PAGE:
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I am a pronunciation junkie. As a child, I was particular to a fault about how the words leaving my mouth sounded. My mortification at being corrected in public knew no bounds — and attracted scrutiny that made me wish I disappeared. For the longest time, I said “hear” as if it were “hair” or “hare”. “Hear me out” on my lips became either a convoluted order involving silken black strands or a mock-serious exploration of a rabbity thing. Well!
In the gently subversive graphic memoir Fun Home, about Alison Bechdel’s search for the cause of her father’s death (a suicide), the panel that is burnt on my memory is one where Bechdel’s mother corrects her pronunciation of Chopin. SHOW-PAN, the speech bubble screams. You can imagine how that delighted me when I first read it. Never mind that the panel itself is meant to convey something sad — Bechdel shared a fraught relationship with her mother.
As a teacher who trains students for the Common Admission Test (CAT), I am required to be particular about correct pronunciation. Several of my students have difficulty with fluency in English and often ask me what to do about it. Since CAT is conducted in stages, I advise them to focus on the written test and not worry about how they speak English. That will come once the written, as it is called, is cleared, setting in motion preparations for the next round, comprising group discussion (GD) and personal interview.
Often in class, we get opportunities to indicate nuances in pronunciation. The other day, while doing plurals, I came upon “cello”, the violin-resembling musical instrument. It’s pronounced “CHELLO” and I indicated as much to my students. Happily, one of them knew this because he was learning to play it. (On the topic, the plural is cellos — an exception to the rule that words ending in “o” have plurals ending with “es”.)
Accents, which are just daddies of pronunciation because they can greatly affect the way a word is heard, make for droll theatre in class. While discussing subject-verb agreement, I wrote this on the board: “My favourite breakfast is eggs.” By way of explanation, I said “breakfast is singular, so the verb it takes will be singular.” (This might seem obvious, but using a plural verb for a plural object, here eggs, is a common error.)
A few students giggled. I would too. In a class where we discuss things esoteric and rarefied (oh yes, yesterday in a reading comprehension class, we discussed the anti-communist leanings of Polish philosopher Leszek Kolakowski), talk of eggs is decidedly unsexy. Smiling, I said: “Oh, eggs not good enough for you? All right, let’s say, My favourite breakfast is tea and scones.’ Happy now?” I said “tea and scones” like “TEY AND SCAWNS”. It wasn’t exactly British but my students were in splits.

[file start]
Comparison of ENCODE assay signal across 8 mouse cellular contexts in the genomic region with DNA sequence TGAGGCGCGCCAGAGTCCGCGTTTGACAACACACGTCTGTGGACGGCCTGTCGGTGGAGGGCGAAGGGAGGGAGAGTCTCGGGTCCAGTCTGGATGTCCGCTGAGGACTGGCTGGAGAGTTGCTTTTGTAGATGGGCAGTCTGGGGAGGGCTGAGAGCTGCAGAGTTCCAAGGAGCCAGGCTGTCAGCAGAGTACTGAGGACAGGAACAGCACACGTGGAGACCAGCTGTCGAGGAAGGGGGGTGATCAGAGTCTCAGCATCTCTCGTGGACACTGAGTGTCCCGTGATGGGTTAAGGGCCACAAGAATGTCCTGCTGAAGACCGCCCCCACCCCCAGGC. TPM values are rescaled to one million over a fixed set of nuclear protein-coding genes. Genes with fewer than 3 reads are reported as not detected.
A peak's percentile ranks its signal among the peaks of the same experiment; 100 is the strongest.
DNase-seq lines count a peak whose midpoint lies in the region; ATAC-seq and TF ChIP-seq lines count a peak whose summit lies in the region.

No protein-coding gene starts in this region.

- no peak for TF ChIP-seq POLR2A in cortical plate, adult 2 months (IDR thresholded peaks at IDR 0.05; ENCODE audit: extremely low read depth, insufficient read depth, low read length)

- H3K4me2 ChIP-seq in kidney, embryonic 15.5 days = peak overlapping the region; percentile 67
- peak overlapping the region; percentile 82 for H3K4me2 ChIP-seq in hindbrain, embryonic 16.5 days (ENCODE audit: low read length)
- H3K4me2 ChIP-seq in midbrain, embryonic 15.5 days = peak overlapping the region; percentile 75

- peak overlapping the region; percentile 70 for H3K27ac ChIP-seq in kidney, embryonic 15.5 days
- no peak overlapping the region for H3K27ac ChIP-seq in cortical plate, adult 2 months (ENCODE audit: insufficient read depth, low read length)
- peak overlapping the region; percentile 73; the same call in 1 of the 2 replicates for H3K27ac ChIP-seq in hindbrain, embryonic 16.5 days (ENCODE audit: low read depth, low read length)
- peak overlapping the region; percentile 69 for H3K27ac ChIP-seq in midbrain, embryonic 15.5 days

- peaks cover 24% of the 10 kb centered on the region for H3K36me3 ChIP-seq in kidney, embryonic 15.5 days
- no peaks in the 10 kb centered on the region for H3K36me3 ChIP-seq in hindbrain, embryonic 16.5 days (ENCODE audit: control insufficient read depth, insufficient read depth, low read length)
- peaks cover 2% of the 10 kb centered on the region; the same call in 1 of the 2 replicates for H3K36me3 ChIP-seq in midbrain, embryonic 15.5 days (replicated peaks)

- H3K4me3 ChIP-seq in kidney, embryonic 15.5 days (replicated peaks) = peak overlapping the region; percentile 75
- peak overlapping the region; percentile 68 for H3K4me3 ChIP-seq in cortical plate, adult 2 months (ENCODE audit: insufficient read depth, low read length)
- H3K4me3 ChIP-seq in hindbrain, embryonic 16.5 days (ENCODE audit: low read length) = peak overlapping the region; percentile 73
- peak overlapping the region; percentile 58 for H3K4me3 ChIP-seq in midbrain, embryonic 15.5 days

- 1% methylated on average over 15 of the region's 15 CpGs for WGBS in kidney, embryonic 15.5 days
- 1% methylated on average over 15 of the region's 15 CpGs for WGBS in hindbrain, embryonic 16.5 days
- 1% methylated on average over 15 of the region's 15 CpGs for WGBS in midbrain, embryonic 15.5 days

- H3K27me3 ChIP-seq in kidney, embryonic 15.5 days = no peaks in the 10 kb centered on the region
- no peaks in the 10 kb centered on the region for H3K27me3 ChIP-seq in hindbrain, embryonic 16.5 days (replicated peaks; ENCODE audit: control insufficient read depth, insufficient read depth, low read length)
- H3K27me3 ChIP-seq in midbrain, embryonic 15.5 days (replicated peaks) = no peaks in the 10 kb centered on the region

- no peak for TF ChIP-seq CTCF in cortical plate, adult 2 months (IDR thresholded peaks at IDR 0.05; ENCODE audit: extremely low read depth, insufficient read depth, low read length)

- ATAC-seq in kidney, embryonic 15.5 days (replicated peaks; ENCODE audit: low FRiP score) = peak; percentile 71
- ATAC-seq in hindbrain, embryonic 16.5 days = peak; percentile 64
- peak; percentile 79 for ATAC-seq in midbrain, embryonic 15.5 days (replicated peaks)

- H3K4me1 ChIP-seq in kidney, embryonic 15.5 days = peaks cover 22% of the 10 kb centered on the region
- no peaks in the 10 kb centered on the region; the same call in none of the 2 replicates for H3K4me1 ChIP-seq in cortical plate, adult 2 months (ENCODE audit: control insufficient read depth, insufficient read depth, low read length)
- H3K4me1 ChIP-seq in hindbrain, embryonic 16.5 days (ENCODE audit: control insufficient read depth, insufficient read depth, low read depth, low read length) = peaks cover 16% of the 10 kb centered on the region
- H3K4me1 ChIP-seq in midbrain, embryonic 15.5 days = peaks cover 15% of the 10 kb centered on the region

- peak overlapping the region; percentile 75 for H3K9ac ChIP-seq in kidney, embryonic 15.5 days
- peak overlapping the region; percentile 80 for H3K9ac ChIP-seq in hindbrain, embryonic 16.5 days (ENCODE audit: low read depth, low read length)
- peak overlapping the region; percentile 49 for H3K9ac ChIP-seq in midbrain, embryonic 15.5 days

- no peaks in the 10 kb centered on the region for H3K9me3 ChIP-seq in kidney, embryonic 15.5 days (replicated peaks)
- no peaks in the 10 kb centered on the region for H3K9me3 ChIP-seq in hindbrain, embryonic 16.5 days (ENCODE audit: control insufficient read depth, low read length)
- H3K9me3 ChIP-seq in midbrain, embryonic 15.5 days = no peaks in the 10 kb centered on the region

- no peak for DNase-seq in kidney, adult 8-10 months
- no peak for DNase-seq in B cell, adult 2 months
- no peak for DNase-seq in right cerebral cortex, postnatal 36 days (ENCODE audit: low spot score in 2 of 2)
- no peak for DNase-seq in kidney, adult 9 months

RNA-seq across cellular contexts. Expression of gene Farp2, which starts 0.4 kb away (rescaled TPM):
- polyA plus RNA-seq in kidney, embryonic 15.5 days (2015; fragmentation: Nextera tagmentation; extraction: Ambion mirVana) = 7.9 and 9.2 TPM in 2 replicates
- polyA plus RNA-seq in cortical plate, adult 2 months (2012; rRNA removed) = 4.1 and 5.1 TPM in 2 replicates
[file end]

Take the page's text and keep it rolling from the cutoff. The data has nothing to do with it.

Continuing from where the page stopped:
It’s great to have the occasional laugh but pronunciation is serious business. I remember my consternation when, before a group of sassy journalists, I made the blunder of calling Sin City a great “NOIR” film. I had picked up the word from an article in a magazine and never heard it said aloud. We do often read and write words we rarely use in conversation. English, after all, is an acquired taste, never mind how consummately so. So then, it’s not enough to know Sin City’s cinematic brilliance. One must also know it’s “NWAH” at its best.
While I tell students to try and deduce word-meanings by following the roots approach (incomprehensible = in + com + prehendere (to grasp) + ible), that doesn’t work for pronunciation. They get exasperated with my pestering but are beginning to see the point of these efforts. To get them interested, I recited in class anti-Anglicist Charivarius’ elaborate poem on the strange ways of English pronunciation. The Dane attacked everything from trivial/vial to acquiesce/obsequies in “The Chaos”. If you haven’t, look it up on Google. The poor dear is so harried by the Queen’s tongue, he finishes with:
Finally, which rhymes with enough,
Though, through, bough, cough, hough,
Hiccough has the sound of cup’ . . .
My advice is: give it up!
No such luck for my students who must impress pedantic panelists with the correct diction and a smooth accent. When saying, “Sir, it is de rigueur these days for engineers to do an MBA”, they must say “DUH-RIGOR” and nothing else, or risk its coming across as too much of a put-on. Or this: “Indeed sir, one must keep their options open which is why I haven’t yet taken a call on the specialisation I intend to take in the second year. However, I have a penchant for picking apart branding ideas, so maybe marketing.” Need I say “PAWN-SHAWN”?
Over to the GD panelists.
The author has switched too many jobs in the past and hopes he can hold down this one